Nardil and Suicide
In clinical studies on Nardil and suicide, the medication appeared to increase suicidal thoughts or behavior when given to children and teenagers. Because of this, Nardil has only been approved for use in adults. People who have bipolar disorder or who have attempted suicide may be at an increased risk as well. Although there is no definite link between Nardil and suicide, your healthcare provider will typically monitor you carefully when first starting the drug.
Nardil® (phenelzine sulfate) is a prescription medication used for the treatment of depression in adults. It is part of a group of medications called monoamine oxidase inhibitors (MAOIs). As with all antidepressants, there may be an increased risk of suicidal behavior when taking Nardil.
The U.S. Food and Drug Administration (FDA) has issued a special warning about the risk of suicidal thinking and behavior with antidepressant use in children and teenagers. The warning was issued in response to concerns that antidepressants seemed to increase the risk of suicidal behavior in children and teenagers in clinical studies.
Although Nardil is not approved for use in children and teenagers, it may be used in an "off-label" fashion and prescribed to these groups.
In clinical studies, it did appear that there was a slightly increased risk of suicidal behavior in children and teenagers who took antidepressants. In one study, about 4 percent of children and teens taking an antidepressant had suicidal thoughts or behavior, compared to 2 percent of children and teens who were not taking an antidepressant. This study looked at all suicidal behavior, including suicides, attempted suicides, and thoughts about committing suicide. It is important to note that no one in the study actually committed suicide.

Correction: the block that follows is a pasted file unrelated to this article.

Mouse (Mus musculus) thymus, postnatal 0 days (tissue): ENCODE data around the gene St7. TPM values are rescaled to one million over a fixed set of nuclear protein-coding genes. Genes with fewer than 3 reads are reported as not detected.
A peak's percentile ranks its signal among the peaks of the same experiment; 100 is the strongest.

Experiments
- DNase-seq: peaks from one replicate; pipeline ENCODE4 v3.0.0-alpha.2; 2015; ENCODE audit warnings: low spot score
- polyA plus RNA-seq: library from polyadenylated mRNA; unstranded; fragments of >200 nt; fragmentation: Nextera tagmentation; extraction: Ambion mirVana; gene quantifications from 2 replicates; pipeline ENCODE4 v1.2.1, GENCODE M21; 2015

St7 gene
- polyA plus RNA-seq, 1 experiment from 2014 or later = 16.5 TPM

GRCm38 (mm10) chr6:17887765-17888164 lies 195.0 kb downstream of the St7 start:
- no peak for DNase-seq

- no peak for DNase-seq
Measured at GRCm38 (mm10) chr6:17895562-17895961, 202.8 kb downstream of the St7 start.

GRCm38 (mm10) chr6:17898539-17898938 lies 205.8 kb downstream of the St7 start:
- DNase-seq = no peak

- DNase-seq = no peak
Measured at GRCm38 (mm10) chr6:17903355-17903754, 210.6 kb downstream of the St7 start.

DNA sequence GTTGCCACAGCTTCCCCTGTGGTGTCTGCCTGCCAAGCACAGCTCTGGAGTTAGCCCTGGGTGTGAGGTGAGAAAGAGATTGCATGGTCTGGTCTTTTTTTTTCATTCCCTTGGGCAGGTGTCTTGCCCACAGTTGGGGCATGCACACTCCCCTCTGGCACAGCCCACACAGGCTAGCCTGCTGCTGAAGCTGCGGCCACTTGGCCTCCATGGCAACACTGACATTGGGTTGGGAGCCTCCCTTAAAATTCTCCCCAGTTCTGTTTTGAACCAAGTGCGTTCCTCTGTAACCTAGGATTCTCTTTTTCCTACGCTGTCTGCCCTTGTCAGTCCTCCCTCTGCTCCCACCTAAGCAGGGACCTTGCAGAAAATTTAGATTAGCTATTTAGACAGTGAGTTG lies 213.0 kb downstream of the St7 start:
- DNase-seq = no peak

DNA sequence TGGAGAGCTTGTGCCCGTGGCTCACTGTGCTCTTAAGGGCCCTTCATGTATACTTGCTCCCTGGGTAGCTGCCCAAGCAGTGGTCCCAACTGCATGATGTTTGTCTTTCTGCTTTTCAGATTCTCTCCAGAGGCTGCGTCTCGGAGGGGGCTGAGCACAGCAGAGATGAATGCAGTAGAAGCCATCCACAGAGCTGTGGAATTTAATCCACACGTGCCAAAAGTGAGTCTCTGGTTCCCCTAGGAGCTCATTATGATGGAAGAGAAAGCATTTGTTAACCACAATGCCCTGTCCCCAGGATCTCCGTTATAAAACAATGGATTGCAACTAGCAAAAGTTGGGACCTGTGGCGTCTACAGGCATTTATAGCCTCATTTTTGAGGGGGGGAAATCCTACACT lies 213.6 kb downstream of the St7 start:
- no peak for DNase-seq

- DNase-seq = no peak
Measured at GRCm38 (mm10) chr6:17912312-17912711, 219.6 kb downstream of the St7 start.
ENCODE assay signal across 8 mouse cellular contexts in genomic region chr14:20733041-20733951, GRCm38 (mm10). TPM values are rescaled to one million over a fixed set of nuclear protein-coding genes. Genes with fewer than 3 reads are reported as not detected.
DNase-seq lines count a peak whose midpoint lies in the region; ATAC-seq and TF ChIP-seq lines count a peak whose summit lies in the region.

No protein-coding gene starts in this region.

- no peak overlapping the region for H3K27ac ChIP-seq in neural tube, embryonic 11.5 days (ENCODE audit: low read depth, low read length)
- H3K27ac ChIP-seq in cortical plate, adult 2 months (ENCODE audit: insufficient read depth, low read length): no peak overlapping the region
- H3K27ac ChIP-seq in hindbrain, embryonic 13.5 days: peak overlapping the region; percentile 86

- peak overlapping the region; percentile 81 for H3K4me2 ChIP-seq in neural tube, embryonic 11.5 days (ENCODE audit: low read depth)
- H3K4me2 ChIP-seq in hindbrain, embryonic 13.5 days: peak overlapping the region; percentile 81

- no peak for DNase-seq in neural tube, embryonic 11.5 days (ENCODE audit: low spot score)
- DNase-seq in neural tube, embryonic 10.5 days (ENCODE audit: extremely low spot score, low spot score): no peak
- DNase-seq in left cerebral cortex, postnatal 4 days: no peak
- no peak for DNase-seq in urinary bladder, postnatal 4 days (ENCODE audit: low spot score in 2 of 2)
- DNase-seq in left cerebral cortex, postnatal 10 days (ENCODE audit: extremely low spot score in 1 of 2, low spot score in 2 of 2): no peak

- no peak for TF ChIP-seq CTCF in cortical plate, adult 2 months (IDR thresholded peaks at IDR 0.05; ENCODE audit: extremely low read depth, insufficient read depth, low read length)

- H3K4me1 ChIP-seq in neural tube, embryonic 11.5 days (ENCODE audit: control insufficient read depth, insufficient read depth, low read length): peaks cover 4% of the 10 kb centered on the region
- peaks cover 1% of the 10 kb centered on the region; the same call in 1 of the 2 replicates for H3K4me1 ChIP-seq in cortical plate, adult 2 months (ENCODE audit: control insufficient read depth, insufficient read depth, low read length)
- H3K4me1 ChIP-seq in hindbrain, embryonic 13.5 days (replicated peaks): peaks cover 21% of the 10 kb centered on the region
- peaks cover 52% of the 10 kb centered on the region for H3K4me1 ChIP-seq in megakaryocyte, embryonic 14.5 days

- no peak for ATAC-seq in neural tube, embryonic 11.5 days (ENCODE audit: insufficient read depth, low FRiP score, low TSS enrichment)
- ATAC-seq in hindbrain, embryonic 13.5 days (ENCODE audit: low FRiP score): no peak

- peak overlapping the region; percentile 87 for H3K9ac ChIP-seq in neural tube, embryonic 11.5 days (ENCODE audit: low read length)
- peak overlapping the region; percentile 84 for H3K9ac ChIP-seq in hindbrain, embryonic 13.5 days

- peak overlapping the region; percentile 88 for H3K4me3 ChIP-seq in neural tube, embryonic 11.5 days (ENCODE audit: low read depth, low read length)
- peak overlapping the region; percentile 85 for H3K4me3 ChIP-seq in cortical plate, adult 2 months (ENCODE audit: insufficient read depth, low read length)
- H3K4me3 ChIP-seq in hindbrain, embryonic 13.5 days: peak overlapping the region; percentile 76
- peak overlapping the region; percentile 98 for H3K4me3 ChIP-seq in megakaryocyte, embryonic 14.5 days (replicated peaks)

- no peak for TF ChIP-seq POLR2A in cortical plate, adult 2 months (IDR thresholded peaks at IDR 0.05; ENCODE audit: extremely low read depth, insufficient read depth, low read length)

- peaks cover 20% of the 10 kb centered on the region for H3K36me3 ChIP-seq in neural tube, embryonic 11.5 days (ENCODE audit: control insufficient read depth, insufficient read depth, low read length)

It is difficult to know for sure if antidepressants cause suicidal behavior. To make matters more confusing, depression itself can cause suicidal behavior. The bottom line is that you should report any signs of suicidal behavior to your healthcare provider, whether you are taking an antidepressant or not.
Certain people seem to be at higher risk for suicidal behavior while taking antidepressants. This includes people with bipolar disorder (or a family history of bipolar disorder) and people who have attempted suicide (or who have a family history of suicide attempts).